As I was boarding my Emirates Air flight from Dubai to Pakistan the other day, I noticed a young Pakistani in front of me wearing a brown corduroy jacket, on the back of which was written in big white letters: "Titanic."
Hmmm, I thought, that's not a good sign. I started to wonder: Is America the Titanic and Pakistan the iceberg we're about to hit, while we're searching for Osama bin Laden in the fog of Afghanistan? Or is Pakistan the Titanic, its president, Pervez Musharraf, the captain, America the only passengers and Afghanistan the iceberg we're about to hit?
Who knows? But the more I see of Pakistan, the more I realize the iceberg image is useful _ because what you see popping out on the surface often bears little relation to what lurks below. Here's what I mean:
On the surface, President Musharraf has made a courageous 180-degree turn, from supporting the Taliban to joining the U.S. coalition to destroy the Taliban and bin Laden. What lurks beneath the Pakistani president, though, is less clear. There is really only one institution in Pakistan _ the army. For now, that Pakistani army seems to have moved all 180 degrees with the president _ but the Pakistani silent majority has not. And the Pakistani army, whose leadership is still Western-oriented but whose base is increasingly affected by Islamic trends, will be influenced by that silent majority, particularly the religious parties.
Pakistanis like to say that events here are determined by three things: "Allah, America and the army." Right now America and the army are one side. If their alliance delivers benefits to Pakistanis, the regime will be okay. If not, more and more Pakistanis will look to Allah for direction.
On the surface, we're in the same war with the Pakistanis. But beneath the surface we're fighting two different wars: "America is fighting Osama bin Laden in Afghanistan and Pakistan is fighting India through Afghanistan," says the Pakistani analyst Husain Haqqani. "The whole reason Pakistan first supported the Taliban in Afghanistan was to gain strategic depth against India, with which it has fought three wars. And the main reason Pakistan is getting involved with the U.S. now is to guarantee that it has more influence in a post-Taliban Afghanistan than India and is paid by the U.S. in ways that will strengthen Pakistan against India."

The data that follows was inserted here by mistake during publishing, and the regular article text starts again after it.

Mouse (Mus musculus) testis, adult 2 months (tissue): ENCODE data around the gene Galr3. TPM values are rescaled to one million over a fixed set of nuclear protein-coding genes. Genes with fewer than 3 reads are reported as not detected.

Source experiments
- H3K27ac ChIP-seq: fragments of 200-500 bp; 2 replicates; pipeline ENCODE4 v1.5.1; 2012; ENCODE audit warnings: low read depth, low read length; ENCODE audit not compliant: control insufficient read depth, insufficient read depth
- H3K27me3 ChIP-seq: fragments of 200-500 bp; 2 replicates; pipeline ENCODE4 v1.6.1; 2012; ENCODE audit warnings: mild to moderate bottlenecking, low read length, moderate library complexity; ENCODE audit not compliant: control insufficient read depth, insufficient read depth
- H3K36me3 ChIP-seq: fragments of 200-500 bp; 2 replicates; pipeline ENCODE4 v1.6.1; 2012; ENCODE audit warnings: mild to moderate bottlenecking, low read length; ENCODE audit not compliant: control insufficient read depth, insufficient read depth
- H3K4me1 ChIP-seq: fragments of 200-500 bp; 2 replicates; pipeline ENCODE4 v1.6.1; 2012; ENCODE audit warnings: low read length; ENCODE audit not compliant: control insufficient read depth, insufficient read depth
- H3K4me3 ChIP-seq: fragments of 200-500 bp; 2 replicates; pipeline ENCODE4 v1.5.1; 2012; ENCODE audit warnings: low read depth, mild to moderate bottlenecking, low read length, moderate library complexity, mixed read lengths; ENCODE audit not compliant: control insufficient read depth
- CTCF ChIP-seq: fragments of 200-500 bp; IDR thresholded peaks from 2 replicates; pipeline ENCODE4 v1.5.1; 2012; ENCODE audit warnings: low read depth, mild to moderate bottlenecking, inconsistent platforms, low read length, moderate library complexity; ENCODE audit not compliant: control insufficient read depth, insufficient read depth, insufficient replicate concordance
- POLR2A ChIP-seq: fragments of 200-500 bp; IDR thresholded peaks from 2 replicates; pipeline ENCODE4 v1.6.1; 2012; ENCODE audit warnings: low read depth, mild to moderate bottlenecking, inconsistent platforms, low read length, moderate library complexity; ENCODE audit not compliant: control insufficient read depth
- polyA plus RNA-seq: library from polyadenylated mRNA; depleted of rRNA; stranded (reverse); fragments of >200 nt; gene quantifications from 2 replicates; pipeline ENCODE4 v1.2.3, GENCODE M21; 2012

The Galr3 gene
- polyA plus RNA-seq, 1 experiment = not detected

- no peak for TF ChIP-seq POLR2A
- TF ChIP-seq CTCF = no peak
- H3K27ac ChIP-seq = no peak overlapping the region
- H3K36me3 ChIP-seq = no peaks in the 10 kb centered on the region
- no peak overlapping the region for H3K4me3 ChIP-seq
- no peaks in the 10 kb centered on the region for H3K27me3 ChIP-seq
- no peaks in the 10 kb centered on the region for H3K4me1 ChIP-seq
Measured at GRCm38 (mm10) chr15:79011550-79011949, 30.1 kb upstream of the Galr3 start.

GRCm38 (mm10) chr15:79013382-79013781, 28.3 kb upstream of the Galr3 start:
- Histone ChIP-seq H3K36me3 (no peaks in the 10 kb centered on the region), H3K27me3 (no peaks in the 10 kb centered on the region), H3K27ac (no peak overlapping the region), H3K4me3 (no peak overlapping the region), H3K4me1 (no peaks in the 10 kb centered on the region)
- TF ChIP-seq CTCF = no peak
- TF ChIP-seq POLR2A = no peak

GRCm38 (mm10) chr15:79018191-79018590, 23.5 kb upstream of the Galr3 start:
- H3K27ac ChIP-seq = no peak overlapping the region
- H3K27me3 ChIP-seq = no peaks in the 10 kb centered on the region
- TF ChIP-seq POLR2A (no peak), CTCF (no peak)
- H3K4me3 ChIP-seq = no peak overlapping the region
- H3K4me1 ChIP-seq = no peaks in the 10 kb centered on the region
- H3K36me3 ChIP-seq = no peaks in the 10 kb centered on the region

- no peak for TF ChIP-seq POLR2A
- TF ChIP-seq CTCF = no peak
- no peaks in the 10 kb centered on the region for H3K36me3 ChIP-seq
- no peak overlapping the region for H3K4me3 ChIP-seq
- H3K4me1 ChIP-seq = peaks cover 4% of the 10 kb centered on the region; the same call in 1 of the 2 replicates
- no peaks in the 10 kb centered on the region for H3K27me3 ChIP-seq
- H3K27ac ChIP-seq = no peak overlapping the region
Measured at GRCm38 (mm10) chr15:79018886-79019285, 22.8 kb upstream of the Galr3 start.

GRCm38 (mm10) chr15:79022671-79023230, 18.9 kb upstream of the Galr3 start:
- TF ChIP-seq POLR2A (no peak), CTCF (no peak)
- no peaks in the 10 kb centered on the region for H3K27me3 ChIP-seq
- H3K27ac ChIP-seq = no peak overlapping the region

On the surface, Saudi Arabia and Iran seem to be on the U.S. side. But beneath the surface everyone here knows that it was the "war" between Iran and Saudi Arabia for who would have the most influence over the Muslim world that has fueled the rise of Islamic fundamentalism in Afghanistan and Pakistan. This 20-year Iranian-Saudi struggle for influence was played out with money for schools, mosques, banks and social welfare groups. These Islamic institutions filled the vacuum left by failing governments, but they also created a generation across this region with a lot more sympathy for bin Laden than America. Every young person I spoke with in Peshawar, when I asked about arresting bin Laden, had the same answer: "Show me the proof."
On the surface, we see the war in Afghanistan as a just war to end terrorism. Beneath the surface, both Pakistanis and Afghans see it as a war between the Taliban _ who are ethnic Pashtuns and who stretch from Afghanistan right across the Pakistani border here into Peshawar _ and the Northern Alliance, who are primarily Tajiks and Uzbeks. For us this is good versus evil; for them it is the Hatfields versus the McCoys _ Round 50. The Pashtun-led Taliban will not break easily, because they think they're fighting for the survival of their tribe in Afghanistan _ not for the survival of bin Laden. But bin Laden can take advantage of that.
"You should focus on getting rid of bin Laden and (the Taliban leader) Mullah Omar, but be ready to accept any Taliban ready to play a new role," said Rifaat Hussain, a strategic studies expert at Islamabad University. "Otherwise you will be creating a huge ethnic imbalance in Afghanistan, and if you really pressure all the Pashtun Taliban out of there, they will retreat to their logical fallback position: Pakistan."
None of this means that America can't win in Afghanistan. It can. But it must be smart. Dorothy, this ain't Kansas; to win will require navigating alliances where nothing is called by its real name, where everyone is wearing a mask and where what you see on the surface is only a sliver of what you might get.
Thomas L. Friedman is a New York Times columnist.
New York Times News Service